I went through a craving for pork chops a month ago. It started when my golf group went for lunch after our monthly game at De Zalze (lovely course, by the way). Pork chops were on the menu at our chosen lunch venue (so bad I cannot possibly mention it by name), and instantly I was imagining biting into a juicy, tender piece cut from next to the bone.
What arrived, sadly, were unquestionably the worst-prepared pork chops I have ever encountered. For starters, they’d sliced one chop into two – well, that’s what it looked like – with the result that the chops were about 6mm thick.
Mistake number one: chops need to be cut thicker, so that one can cook them for long enough to caramelise the outside, without overcooking the inside. This is especially true of pork chops, which have hardly any fat in the meat (unlike lamb chops), and therefore dry out very quickly.
The most astonishing of all, though, was the way they’d cooked it, and the effect this had on the flavour. I didn’t see the kitchen in operation, but based upon the bitter, charred flavour with hints of gas flame, my guess is that they’d done it on a gas steak griller with the flames on maximum.
A week or two later I cooked pork chops at home, which I won’t describe here at risk of sounding immodest, but they did help to quell my cravings for a bit.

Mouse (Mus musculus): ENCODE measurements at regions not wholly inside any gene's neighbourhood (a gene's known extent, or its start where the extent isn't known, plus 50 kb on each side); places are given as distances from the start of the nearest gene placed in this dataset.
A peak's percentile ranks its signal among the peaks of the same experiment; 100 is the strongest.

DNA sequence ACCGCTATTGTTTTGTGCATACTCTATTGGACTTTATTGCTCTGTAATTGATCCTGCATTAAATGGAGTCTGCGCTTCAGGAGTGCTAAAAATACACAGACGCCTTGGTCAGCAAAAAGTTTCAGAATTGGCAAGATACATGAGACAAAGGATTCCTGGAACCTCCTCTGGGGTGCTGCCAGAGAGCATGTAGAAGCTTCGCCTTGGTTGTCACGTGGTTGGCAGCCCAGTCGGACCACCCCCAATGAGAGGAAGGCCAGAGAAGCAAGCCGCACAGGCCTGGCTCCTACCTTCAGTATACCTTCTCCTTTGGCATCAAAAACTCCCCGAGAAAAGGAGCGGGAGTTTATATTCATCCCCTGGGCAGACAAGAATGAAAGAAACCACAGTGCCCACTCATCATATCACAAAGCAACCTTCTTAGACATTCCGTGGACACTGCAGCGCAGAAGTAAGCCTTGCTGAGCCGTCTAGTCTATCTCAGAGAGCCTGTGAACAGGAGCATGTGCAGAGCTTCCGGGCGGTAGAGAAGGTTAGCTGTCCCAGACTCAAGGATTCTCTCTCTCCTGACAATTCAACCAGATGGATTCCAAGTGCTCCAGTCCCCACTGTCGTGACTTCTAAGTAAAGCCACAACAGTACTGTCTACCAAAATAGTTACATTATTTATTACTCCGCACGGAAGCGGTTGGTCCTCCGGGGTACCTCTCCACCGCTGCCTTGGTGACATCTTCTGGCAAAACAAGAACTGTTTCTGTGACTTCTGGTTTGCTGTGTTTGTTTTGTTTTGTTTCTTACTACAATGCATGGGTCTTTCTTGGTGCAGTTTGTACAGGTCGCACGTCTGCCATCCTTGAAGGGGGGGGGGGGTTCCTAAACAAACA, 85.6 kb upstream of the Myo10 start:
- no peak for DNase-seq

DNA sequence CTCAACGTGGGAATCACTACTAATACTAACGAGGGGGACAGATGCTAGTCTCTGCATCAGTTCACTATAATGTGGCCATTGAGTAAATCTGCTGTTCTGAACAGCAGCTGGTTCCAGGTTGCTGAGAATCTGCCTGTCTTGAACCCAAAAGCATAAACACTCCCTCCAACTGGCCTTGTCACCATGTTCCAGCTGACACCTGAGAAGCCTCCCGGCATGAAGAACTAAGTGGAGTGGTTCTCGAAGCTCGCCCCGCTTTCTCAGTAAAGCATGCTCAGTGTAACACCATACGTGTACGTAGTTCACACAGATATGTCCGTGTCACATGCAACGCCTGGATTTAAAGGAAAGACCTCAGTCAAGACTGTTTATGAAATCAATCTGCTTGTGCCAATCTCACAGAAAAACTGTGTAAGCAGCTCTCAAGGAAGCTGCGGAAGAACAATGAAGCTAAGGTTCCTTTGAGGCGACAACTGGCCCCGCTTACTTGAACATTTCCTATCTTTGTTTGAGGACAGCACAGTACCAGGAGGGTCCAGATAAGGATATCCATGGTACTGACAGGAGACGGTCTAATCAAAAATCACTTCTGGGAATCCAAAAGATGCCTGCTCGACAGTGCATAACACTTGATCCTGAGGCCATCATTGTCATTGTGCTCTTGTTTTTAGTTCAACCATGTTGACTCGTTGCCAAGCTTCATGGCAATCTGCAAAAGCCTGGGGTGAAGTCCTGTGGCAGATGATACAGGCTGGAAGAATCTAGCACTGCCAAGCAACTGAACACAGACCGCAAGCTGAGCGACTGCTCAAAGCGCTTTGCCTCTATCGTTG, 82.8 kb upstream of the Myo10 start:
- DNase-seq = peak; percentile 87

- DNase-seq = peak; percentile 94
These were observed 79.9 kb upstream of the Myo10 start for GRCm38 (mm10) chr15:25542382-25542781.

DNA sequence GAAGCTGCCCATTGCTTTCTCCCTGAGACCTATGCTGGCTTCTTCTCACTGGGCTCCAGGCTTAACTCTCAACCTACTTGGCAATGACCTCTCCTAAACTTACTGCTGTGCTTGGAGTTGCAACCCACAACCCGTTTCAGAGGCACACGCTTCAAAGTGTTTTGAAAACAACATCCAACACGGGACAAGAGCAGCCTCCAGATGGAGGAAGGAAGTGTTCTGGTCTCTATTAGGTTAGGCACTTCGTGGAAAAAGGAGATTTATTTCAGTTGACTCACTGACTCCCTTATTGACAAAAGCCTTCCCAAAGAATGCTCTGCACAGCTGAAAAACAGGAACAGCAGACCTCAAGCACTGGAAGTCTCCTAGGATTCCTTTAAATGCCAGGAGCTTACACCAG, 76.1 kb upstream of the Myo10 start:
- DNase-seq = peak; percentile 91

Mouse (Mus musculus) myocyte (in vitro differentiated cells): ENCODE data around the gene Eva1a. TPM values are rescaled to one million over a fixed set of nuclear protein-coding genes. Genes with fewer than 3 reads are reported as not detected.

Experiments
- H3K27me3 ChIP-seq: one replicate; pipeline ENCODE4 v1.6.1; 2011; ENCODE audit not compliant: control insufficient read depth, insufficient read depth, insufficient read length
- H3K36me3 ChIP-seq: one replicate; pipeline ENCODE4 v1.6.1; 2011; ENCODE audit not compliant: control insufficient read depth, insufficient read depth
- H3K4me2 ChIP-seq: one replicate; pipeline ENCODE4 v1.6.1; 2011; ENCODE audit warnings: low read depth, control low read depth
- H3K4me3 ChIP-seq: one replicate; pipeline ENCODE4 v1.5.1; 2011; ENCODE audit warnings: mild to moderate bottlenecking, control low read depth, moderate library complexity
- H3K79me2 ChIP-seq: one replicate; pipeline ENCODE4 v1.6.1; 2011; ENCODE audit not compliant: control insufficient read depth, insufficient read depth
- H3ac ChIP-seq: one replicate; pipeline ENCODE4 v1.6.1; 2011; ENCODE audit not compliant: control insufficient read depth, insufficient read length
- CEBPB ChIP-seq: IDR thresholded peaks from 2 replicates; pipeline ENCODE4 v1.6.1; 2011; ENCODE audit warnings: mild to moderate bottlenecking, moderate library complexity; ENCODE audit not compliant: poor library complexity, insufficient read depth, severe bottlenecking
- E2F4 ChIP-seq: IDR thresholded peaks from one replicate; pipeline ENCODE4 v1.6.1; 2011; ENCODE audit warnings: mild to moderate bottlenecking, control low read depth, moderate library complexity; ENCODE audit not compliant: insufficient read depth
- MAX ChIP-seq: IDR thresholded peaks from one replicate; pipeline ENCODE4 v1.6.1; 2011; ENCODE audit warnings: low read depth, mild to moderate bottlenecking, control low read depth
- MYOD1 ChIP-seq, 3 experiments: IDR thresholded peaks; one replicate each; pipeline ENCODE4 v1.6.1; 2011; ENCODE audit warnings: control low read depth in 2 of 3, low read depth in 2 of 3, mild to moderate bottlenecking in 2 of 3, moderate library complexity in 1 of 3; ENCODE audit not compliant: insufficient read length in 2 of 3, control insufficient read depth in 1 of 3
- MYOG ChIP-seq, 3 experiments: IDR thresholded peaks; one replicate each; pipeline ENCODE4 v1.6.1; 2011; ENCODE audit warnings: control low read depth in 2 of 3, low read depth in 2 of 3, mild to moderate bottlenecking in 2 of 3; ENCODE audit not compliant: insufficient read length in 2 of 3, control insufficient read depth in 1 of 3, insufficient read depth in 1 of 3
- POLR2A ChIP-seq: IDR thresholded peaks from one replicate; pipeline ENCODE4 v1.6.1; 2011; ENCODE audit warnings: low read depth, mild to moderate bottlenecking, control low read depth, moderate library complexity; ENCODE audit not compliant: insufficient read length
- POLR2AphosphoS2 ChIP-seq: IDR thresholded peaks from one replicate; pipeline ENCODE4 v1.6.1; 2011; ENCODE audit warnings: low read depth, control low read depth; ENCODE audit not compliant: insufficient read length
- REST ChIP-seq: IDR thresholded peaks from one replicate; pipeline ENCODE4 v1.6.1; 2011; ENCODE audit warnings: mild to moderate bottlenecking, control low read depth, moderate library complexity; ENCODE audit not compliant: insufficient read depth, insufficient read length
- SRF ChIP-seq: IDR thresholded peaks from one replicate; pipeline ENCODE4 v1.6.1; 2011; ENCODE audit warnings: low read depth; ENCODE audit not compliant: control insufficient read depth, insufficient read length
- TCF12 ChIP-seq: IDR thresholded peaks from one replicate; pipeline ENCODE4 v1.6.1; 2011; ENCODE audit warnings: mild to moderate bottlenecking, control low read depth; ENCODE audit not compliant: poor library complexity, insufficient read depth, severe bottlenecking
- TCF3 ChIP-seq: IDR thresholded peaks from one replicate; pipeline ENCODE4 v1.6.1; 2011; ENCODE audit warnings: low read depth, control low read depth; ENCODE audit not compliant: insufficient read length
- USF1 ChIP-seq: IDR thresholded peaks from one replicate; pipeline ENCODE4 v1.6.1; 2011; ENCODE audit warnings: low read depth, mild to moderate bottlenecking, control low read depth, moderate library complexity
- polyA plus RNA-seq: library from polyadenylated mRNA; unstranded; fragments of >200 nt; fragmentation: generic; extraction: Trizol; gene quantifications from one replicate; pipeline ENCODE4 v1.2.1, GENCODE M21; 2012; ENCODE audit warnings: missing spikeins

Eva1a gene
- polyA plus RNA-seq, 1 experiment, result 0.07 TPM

Last week, while in Johannesburg, I went to DW Eleven-13 for dinner. This restaurant had been highly recommended to me by foodie friends, and I even went so far as to research the menu online. By the time I was comfortably ensconsed in my seat, with menu in hand, I already knew what I wanted to eat. Yes, you’re right, the marinated pork chop. To be precise, it’s marinated with olive oil, fennel seeds, basil and chilli, served with bacon, borlotti beans and a rich lemon pork reduction.
That pork chop was gorgeous. It was more tender and juicy than I could have imagined in my wildest dreams (perhaps cooked sous vide before being finished off under the grill), and oodles of sauce with finely judged flavours. All it needed was mashed potato, which I had to order as an extra, at a stratospheric R35 for two table spoons.
Less heavenly was the texture of the mash. One certainly could never have used words like “fluffy” or “clouds”. In fact, if the wallpaper had unexpectedly started coming away from the wall the mash would have come in handy. You get the picture.
The restaurant dealt with the issue appropriately (profuse apologies and extortionate mash removed from the bill).
I didn’t have dessert, but was hugely impressed by the petit fours – chocolate truffles and turkish delight, both homemade.
By the time one has added the side order of mashed potato, the pork chop at DW Eleven-13 comes to R170, which is really, really expensive. That we’re willing to pay this much for an admittedly excellent dish says a lot about the ineptitude of other establishments.
Cooking a pork chop well is not a difficult thing, and yet so few restaurants get it right.
Eating at DW Eleven-13 is an exercise that requires some prior financial planning, but it’s forgivable, given this level of passion and excellence.
I will, however, have to find alternative ways of dealing with my occasional pork chop cravings!